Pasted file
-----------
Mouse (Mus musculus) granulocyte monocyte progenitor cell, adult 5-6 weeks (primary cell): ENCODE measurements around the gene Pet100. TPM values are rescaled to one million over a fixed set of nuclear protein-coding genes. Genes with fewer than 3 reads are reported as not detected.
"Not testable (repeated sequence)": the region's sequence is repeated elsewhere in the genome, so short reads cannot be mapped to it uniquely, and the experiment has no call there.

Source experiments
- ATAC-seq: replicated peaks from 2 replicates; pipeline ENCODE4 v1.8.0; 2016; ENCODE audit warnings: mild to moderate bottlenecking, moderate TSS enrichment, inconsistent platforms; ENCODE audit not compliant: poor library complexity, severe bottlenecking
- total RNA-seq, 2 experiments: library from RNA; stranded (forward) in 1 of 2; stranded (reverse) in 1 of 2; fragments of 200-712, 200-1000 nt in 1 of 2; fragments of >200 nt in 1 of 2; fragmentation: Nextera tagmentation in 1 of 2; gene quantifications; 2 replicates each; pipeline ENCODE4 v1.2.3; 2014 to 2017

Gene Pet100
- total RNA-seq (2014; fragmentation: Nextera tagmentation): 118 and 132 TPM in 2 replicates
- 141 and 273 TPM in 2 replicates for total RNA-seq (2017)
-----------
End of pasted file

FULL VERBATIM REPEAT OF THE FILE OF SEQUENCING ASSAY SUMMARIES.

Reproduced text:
Mouse (Mus musculus) granulocyte monocyte progenitor cell, adult 5-6 weeks (primary cell): ENCODE measurements around the gene Pet100. TPM values are rescaled to one million over a fixed set of nuclear protein-coding genes. Genes with fewer than 3 reads are reported as not detected.
"Not testable (repeated sequence)": the region's sequence is repeated elsewhere in the genome, so short reads cannot be mapped to it uniquely, and the experiment has no call there.

Source experiments
- ATAC-seq: replicated peaks from 2 replicates; pipeline ENCODE4 v1.8.0; 2016; ENCODE audit warnings: mild to moderate bottlenecking, moderate TSS enrichment, inconsistent platforms; ENCODE audit not compliant: poor library complexity, severe bottlenecking
- total RNA-seq, 2 experiments: library from RNA; stranded (forward) in 1 of 2; stranded (reverse) in 1 of 2; fragments of 200-712, 200-1000 nt in 1 of 2; fragments of >200 nt in 1 of 2; fragmentation: Nextera tagmentation in 1 of 2; gene quantifications; 2 replicates each; pipeline ENCODE4 v1.2.3; 2014 to 2017

Gene Pet100
- total RNA-seq (2014; fragmentation: Nextera tagmentation): 118 and 132 TPM in 2 replicates
- 141 and 273 TPM in 2 replicates for total RNA-seq (2017)